Capacity of health facilities for diagnosis and treatment of HIV/AIDS in Ethiopia

Deribew, Amare, Biadgilign, Sibhatu, Berhanu, Della, Defar, Atkure, Deribe, Kebede, Tekle, Ephrem, Asheber, Kassahun and Dejene, Tariku (2018) Capacity of health facilities for diagnosis and treatment of HIV/AIDS in Ethiopia. BMC Health Services Research. ISSN 1472-6963

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Background: There are dearth of literature on the capacity of the health system to diagnose and treat HIV/AIDS in Ethiopia. In this study we evaluated the capacity of health facilities for HIV/AIDS care, its spatial distribution and variations by regions and zones in Ethiopia.

Methods: We analyzed the Service Provision Assessment plus (SPA+) survey data that were collected in 2014 in all regions of Ethiopia. We assessed structural, process and overall capacity of the health system based on the
Donabedian quality of care model. We included 5 structural and 8 process indicators and overall capacity score was constructed by taking the average of all indicators. Multiple linear regression was done using STATA 14 to assess the association of the location and types of health facilities with overall capacity score. Maps displaying the average capacity score at Zonal level were produced using ArcGIS Desktop v10.3 (Environmental Systems Research Institute Inc., Redlands CA, USA).

Results: A total of 873 health facilities were included in the analysis. Less than 5% of the private facilities provided antiretroviral therapy (ART); had national ART guideline, baseline CD4 count or viral load and tuberculosis screening mechanisms. Nearly one-third of the health centers (34.9%) provided ART. Public hospitals have better capacity score (77.1%) than health centers (45.9%) and private health facilities (24.8%). The overall capacity score for urban facilities (57.1%) was higher than that of the rural (38.2%) health facilities (β = 15.4, 95% CI: 11.7, 19.2). Health centers (β = − 21.4, 95% CI: -25.4, − 17.4) and private health facilities (β = − 50.9, 95% CI: -54.8, − 47.1) had lower overall capacity score than hospitals. Facilities in Somali (β = − 13.8, 95% CI: -20.6, − 7.0) and SNNPR (β = − 5.0, 95% CI: -9.8, − 0.1) regions had lower overall capacity score than facilities in the Oromia region. Zones located in emerging regions such as Gambella and Benishangul Gumz and in remote areas of Oromia and SNNPR had lower capacity score in terms of process indicators.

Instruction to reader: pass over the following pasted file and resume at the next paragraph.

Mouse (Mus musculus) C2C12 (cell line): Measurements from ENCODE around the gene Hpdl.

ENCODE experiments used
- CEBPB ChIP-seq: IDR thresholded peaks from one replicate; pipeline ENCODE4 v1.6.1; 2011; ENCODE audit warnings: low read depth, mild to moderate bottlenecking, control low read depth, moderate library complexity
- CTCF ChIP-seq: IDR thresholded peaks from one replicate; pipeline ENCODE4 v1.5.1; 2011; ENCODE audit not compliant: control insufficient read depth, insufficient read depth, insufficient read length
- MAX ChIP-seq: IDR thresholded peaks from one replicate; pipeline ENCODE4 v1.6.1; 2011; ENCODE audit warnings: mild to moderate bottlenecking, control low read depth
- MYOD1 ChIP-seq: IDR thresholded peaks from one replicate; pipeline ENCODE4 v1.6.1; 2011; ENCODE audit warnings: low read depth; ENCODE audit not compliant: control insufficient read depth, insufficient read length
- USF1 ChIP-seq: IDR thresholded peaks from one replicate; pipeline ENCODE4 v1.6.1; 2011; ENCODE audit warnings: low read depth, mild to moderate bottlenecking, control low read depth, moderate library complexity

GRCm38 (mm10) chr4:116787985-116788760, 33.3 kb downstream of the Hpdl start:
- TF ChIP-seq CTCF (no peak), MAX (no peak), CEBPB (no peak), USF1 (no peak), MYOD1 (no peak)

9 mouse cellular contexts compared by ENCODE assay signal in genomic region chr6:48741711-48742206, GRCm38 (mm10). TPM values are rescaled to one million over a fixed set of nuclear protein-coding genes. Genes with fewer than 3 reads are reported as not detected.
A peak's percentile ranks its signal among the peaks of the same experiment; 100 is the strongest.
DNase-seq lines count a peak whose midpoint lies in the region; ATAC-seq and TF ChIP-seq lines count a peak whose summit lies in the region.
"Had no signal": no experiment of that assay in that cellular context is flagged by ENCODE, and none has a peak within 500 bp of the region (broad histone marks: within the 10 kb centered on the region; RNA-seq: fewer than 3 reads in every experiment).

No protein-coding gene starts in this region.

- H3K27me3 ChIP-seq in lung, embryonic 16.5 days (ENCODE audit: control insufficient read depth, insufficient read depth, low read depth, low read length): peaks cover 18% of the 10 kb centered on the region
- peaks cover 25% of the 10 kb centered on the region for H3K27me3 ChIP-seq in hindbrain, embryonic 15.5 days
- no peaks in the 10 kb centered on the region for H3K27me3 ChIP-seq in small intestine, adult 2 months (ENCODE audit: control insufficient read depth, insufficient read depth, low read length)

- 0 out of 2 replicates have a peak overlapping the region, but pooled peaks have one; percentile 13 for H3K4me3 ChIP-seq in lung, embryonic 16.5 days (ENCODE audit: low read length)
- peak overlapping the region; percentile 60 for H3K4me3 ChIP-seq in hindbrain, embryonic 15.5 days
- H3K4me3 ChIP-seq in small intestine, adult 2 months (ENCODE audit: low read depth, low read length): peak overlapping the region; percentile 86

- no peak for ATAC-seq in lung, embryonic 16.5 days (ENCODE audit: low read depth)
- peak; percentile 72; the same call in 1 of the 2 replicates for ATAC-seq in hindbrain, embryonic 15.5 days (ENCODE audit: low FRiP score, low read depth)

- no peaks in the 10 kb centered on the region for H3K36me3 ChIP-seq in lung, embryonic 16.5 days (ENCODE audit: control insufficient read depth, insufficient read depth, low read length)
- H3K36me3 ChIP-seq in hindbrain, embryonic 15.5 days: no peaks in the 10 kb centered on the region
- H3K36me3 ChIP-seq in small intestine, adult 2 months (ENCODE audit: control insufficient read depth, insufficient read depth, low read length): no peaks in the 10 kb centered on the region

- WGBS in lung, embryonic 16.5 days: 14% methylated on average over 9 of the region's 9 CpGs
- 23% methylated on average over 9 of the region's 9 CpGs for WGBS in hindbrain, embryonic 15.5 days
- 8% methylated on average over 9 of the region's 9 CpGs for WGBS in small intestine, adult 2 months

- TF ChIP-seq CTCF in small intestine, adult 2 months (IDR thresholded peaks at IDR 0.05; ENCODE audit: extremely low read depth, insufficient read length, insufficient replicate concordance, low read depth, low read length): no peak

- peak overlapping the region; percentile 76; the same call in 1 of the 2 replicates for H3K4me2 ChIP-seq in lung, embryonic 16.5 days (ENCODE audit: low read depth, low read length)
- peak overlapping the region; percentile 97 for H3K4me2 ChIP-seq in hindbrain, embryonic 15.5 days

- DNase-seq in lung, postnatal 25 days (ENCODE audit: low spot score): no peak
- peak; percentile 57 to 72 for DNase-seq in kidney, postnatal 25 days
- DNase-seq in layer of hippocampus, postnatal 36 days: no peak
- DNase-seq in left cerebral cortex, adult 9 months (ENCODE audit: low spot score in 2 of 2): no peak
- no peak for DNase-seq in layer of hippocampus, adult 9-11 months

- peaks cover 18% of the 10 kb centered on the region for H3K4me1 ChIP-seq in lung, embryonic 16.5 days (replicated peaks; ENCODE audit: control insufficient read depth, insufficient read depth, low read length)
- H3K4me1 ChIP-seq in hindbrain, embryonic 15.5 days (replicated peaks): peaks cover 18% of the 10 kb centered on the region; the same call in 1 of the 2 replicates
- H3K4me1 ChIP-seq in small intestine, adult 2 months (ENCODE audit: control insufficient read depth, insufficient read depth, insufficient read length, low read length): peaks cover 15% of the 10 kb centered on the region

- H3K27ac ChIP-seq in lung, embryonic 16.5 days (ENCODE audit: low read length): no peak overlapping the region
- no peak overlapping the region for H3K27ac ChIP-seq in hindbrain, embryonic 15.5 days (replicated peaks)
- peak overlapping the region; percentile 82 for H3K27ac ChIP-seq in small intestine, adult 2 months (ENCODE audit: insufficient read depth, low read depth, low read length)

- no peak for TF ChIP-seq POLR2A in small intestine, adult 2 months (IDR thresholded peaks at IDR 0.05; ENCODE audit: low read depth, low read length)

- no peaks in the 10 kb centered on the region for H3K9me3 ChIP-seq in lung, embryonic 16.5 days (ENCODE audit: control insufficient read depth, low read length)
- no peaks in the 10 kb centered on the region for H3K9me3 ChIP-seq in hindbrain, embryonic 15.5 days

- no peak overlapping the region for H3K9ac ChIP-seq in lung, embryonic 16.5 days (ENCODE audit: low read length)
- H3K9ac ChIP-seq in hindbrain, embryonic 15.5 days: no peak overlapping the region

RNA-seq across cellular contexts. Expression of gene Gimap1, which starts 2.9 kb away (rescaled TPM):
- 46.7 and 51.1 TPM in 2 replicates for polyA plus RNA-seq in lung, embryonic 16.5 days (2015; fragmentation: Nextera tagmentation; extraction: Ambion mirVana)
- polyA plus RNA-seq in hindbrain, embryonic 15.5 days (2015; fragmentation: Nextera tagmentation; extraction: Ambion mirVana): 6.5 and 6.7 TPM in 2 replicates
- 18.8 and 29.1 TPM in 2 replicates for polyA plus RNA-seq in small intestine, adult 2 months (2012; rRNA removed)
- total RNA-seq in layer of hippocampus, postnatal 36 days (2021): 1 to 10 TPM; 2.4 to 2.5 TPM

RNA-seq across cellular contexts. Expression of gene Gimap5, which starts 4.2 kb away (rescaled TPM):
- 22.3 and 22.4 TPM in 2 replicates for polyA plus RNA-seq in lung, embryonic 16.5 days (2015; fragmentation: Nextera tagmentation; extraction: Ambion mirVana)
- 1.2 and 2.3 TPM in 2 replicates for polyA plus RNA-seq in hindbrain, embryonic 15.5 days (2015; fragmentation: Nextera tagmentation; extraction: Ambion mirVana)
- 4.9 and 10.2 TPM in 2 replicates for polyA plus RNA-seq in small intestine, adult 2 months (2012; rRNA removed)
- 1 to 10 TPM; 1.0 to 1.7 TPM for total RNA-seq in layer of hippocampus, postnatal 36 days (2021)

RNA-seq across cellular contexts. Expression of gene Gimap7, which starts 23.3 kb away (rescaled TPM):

Conclusions: There is a significant geographical heterogeneity on the capacity of health facilities for HIV/AIDS care and treatment in Ethiopia. Targeted capacity improvement initiatives are recommended with focus on health centers and private health facilities, and emerging Regions and the rural and remote areas.

Item Type: Article
Keywords: Capacity, Health facilities, HIV/AIDS, Ethiopia
Schools and Departments: Brighton and Sussex Medical School > Global Health and Infection
Research Centres and Groups: Wellcome Trust Brighton and Sussex Centre for Global Health Research
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Depositing User: emma louise Bertrand
Date Deposited: 17 Jul 2018 13:21
Last Modified: 24 Jul 2018 12:07

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